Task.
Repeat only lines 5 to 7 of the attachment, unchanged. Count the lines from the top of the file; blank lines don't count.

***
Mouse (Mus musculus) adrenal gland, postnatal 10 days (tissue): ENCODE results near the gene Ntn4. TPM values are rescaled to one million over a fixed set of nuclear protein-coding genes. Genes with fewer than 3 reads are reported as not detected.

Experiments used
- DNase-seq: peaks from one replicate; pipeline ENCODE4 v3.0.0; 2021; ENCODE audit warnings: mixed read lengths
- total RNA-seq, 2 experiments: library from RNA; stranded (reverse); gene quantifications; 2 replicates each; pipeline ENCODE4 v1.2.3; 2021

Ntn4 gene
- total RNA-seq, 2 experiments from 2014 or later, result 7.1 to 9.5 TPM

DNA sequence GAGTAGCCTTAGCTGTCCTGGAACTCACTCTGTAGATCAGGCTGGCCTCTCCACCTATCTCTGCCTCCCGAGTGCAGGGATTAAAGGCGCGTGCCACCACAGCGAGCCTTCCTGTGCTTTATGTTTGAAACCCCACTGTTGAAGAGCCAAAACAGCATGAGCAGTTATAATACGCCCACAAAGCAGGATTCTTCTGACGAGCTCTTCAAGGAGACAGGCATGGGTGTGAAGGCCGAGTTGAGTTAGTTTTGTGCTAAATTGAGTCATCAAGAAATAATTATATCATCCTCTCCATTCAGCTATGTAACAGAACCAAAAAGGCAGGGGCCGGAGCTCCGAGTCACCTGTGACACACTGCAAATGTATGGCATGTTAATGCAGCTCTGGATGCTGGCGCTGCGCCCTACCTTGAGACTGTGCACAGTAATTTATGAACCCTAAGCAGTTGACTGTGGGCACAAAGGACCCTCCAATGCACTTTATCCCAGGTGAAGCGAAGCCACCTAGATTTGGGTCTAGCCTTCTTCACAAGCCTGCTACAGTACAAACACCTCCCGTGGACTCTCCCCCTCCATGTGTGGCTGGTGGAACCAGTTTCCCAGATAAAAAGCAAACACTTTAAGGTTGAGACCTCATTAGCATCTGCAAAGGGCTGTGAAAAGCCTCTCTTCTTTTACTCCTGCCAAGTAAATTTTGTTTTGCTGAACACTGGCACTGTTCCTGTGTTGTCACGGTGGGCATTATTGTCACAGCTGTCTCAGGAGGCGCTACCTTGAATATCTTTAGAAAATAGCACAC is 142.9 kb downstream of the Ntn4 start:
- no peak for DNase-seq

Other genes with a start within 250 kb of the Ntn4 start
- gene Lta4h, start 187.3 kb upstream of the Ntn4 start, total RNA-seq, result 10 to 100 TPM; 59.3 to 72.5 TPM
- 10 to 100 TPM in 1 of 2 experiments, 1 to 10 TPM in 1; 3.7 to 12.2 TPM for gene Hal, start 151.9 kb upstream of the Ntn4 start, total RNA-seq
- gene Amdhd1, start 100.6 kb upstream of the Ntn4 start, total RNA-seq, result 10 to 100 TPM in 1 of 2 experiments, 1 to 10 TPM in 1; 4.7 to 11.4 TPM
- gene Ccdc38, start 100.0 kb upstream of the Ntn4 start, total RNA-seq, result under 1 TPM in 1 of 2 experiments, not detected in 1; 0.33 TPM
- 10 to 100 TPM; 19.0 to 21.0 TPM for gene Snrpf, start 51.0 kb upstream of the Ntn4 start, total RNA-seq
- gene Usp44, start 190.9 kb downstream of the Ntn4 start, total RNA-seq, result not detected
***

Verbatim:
Ntn4 gene
- total RNA-seq, 2 experiments from 2014 or later, result 7.1 to 9.5 TPM

DNA sequence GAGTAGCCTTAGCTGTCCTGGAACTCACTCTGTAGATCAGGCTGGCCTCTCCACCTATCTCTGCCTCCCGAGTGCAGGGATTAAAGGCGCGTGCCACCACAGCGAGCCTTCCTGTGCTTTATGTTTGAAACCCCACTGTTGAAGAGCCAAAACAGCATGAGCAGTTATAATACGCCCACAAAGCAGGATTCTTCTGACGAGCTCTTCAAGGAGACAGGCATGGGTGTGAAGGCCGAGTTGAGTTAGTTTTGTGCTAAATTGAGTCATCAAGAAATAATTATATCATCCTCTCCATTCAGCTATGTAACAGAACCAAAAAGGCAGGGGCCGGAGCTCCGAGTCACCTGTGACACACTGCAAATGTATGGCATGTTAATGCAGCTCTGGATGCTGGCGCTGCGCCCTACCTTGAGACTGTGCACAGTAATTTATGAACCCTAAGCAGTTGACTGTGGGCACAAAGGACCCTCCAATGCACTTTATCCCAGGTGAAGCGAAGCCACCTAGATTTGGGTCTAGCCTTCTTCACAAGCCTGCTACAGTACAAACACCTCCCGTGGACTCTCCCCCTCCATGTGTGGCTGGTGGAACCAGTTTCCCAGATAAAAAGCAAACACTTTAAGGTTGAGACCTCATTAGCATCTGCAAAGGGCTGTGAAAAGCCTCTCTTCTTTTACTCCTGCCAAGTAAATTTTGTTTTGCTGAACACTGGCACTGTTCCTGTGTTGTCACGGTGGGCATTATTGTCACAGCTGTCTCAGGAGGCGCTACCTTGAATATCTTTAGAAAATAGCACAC is 142.9 kb downstream of the Ntn4 start: